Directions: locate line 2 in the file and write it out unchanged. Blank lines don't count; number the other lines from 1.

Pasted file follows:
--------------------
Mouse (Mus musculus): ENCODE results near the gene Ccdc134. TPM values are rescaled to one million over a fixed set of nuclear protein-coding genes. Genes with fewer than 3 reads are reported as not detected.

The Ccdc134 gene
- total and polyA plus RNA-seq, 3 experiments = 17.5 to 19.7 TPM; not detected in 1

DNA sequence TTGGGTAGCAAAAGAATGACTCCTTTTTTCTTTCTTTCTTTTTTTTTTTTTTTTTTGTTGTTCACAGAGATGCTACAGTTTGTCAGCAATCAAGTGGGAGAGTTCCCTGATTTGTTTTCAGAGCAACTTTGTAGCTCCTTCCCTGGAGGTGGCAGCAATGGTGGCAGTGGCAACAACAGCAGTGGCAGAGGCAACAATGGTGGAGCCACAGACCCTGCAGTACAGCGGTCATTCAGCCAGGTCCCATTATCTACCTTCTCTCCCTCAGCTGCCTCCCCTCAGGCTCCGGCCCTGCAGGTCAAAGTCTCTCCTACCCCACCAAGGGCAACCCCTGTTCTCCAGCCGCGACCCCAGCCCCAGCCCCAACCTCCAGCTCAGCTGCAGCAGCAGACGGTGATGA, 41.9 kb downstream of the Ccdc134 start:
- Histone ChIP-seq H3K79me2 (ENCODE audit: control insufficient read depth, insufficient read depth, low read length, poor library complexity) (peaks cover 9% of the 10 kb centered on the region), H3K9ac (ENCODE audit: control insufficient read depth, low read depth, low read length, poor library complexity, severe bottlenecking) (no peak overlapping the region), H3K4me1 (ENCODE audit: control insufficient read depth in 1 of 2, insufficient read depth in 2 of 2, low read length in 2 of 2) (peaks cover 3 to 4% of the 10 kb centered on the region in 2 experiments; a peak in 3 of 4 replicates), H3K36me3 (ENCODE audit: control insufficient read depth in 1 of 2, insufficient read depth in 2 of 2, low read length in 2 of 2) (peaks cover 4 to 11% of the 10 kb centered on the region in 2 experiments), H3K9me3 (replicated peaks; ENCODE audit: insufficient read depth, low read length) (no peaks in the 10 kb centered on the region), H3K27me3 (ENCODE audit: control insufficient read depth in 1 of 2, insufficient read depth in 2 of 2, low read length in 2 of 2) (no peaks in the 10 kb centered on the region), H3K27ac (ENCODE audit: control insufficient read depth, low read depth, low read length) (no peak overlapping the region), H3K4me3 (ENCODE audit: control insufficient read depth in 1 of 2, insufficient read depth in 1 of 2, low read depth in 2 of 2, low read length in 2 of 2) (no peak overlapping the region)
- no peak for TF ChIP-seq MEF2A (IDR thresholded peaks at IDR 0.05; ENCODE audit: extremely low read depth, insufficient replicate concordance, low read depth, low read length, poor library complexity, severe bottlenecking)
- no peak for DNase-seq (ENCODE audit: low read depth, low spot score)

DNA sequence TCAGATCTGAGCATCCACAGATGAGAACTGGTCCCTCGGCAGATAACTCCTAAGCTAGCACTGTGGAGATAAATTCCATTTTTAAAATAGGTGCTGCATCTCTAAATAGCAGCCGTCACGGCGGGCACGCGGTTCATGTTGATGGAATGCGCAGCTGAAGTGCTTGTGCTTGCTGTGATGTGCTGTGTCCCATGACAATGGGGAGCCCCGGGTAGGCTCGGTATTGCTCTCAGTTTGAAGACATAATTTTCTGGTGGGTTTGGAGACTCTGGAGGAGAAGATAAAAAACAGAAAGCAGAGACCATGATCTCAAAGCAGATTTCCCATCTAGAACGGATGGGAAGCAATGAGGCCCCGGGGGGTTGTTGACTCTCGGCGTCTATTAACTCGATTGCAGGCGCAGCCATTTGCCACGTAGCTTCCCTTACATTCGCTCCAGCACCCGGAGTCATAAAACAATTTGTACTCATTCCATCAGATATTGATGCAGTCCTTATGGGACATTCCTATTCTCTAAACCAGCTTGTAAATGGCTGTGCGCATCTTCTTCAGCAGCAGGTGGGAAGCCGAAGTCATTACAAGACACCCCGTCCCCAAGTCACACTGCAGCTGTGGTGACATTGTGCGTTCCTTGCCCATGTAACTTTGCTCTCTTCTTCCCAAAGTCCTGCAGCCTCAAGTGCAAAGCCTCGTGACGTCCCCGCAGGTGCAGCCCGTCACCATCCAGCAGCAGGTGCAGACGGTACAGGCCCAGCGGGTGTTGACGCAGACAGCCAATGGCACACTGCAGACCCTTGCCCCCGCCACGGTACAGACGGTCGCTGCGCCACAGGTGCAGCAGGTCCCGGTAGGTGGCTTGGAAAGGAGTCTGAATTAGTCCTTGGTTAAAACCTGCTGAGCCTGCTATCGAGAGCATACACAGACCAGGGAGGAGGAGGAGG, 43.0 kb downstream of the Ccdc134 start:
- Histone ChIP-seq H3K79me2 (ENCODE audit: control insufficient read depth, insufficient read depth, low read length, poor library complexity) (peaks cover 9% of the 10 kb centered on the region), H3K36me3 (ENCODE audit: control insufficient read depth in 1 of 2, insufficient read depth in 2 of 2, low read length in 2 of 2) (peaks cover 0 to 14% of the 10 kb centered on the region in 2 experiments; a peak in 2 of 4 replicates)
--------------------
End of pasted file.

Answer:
The Ccdc134 gene